Read & Study the Bible Online - Bible Portal
Matthew Henry

Matthew Henry's Complete Commentary - Genesis 34:1-5

Dinah was, for aught that appears, Jacob's only daughter, and we may suppose her therefore the mother's fondling and the darling of the family, and yet she proves neither a joy nor a credit to them; for those children seldom prove either the best or the happiest that are most indulged. She is reckoned now but fifteen or sixteen years of age when she here occasioned so much mischief. Observe, 1. Her vain curiosity, which exposed her. She went out, perhaps unknown to her father, but by the... read more

John Gill

John Gills Exposition of the Bible Commentary - Genesis 34:5

And Jacob heard that he had defiled Dinah his daughter ,.... That is, that Shechem had defiled her; the report of this was brought him very probably by one of the maids which attended her to the city; for it was hardly to be thought that she should go thither alone, and which must be very distressing to Jacob to hear of: this was his first affliction in his own family, but it was not the only one, nor the last, others quickly followed: now his sons were with his cattle in the field ; he... read more

John Calvin

John Calvin's Commentary on the Bible - Genesis 34:5

Verse 5 5.And Jacob heard. Moses inserts a single verse concerning the silent sorrow of Jacob. We know that they who have not been accustomed to reproaches, are the more grievously affected when any dishonor happens to them. Therefore the more this prudent man had endeavored to keep his family pure from every stain, chaste and well-ordered, the more deeply is he wounded. But since he is at home alone, he dissembles, and keeps his grief to himself, till his sons return from the field. Moreover,... read more

Spence, H. D. M., etc.

The Pulpit Commentary - Genesis 34:1-31

The tragedy at Shechem. I. DINAH AND SHECHEM . 1. A young girl ' s indiscretion . "Dinah went out to see the daughters of the land." If Dinah's object was to witness the manners of the people, she was guilty of objectionable curiosity; if to exhibit herself, of distressing vanity; if to mingle in their entertainments, of improper levity; and for all these reasons, considering the character of the family to which she belonged, and the wickedness of the people with whom... read more

Spence, H. D. M., etc.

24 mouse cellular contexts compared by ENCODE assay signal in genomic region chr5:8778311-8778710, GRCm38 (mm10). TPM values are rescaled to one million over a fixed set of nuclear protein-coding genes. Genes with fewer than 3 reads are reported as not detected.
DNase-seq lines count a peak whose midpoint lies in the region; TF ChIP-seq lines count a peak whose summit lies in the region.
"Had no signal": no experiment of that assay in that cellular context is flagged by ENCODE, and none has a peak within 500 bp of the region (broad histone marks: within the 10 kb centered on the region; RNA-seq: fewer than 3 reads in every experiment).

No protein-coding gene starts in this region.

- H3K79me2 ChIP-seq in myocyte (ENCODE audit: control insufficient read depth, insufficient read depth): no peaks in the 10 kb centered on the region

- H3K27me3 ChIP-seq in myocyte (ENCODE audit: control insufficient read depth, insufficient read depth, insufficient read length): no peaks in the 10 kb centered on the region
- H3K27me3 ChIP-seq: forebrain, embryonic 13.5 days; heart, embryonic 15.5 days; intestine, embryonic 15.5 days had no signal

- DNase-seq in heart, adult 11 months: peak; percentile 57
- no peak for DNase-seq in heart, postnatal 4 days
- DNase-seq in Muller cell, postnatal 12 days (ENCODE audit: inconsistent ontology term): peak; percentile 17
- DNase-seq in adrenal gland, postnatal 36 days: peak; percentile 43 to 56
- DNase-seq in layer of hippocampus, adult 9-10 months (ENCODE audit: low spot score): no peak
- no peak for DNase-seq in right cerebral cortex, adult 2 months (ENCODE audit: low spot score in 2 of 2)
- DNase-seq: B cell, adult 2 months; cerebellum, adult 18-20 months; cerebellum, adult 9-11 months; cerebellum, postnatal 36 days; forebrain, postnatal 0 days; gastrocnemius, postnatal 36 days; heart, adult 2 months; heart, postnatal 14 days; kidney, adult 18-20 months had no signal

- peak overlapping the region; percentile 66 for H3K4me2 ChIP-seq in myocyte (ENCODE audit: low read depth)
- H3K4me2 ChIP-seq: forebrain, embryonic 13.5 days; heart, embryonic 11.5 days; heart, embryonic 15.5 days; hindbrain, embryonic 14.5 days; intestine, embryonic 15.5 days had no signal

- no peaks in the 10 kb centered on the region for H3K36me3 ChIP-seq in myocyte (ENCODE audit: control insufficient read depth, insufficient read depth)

The Pulpit Commentary - Genesis 34:1-31

Good out of evil. The whole of this miserable story has its place in the development of the kingdom of God. No alliance can be true and safe which is not upon the foundation of the Divine covenants. Circumcision without faith is a mere carnal ordinance, working evil. The sin of Shechem was avenged, but it was avenged by the commission of a greater sin by Simeon and Levi. It was not thus that the kingdom of God was to be spread. "Ye have troubled me," Jacob said. And so have all worldly... read more

Spence, H. D. M., etc.

The Pulpit Commentary - Genesis 34:5

And Jacob heard —most likely from some of Dinah's companions (Patrick), since she herself was still detained in She-chore's house ( Genesis 34:26 )— that he (Hamor's son) had defiled —the verb here employed conveys the idea of rendering unclean (cf. Genesis 34:13 , Genesis 34:27 ; Numbers 19:13 ; 2 Kings 23:10 ; Psalms 79:1 ; that in Psalms 79:2 expresses the notion of violence)— Dinah his daughter . It was an aggravation of Shechem's wickedness that it was perpetrated... read more

Albert Barnes

Albert Barnes' Notes on the Whole Bible - Genesis 34:1-31

- Dinah’s DishonorThis chapter records the rape of Dinah and the revenge of her brothers.Genesis 34:1-5Dinah went out to see the daughters of the land. The Jewish doctors of a later period fix the marriageable age of a female at twelve years and a day. It is probable that Dinah was in her thirteenth year when she went out to visit the daughters of the land. Six or seven years, therefore, must have been spent by Jacob between Sukkoth, where he abode some time, and the neighborhood of Shekerm,... read more

Joseph Benson

Joseph Benson's Commentary of the Old and New Testaments - Genesis 34:5

Genesis 34:5. His (Jacob’s) sons were in the field Probably at a very considerable distance; for it was usual to drive their flocks many miles for pasture. Jacob held his peace till they were come Oppressed with grief and shame, on account of his daughter’s disgrace, and being unable to determine himself what steps it would be best to take, he waits for their coming and advice. read more

Donald C. Fleming

Bridgeway Bible Commentary - Genesis 34:1-31

Back in Canaan (33:18-35:15)From Succoth Jacob later moved with his household across the Jordan River into Canaan itself and settled in Shechem. By buying a piece of land, he gained permanent possession of part of the land God had promised to him and his descendants (18-20; cf. 23:1-20; 28:1-5).When the son of a local headman raped Jacob’s daughter Dinah, the headman suggested to Jacob that his son marry Dinah, and that Jacob’s sons marry the local Canaanite women (34:1-12). Jacob’s sons agreed... read more

James Burton Coffman

Coffman Commentaries on the Bible - Genesis 34:1-7

"And Dinah the daughter of Leah, whom she bare unto Jacob, went out to see the daughters of the land. And Shechem the son of Hamor the Hivite, the prince of the land, saw her; and he took her, and lay with her, and humbled her. And his soul clave unto Dinah the daughter of Jacob, and he loved the damsel, and spake kindly unto the damsel. And Shechem spake unto his father Hamor, saying, Get me this damsel to wife. Now Jacob heard that he had defiled Dinah his daughter; and his sons were with his... read more

Group of Brands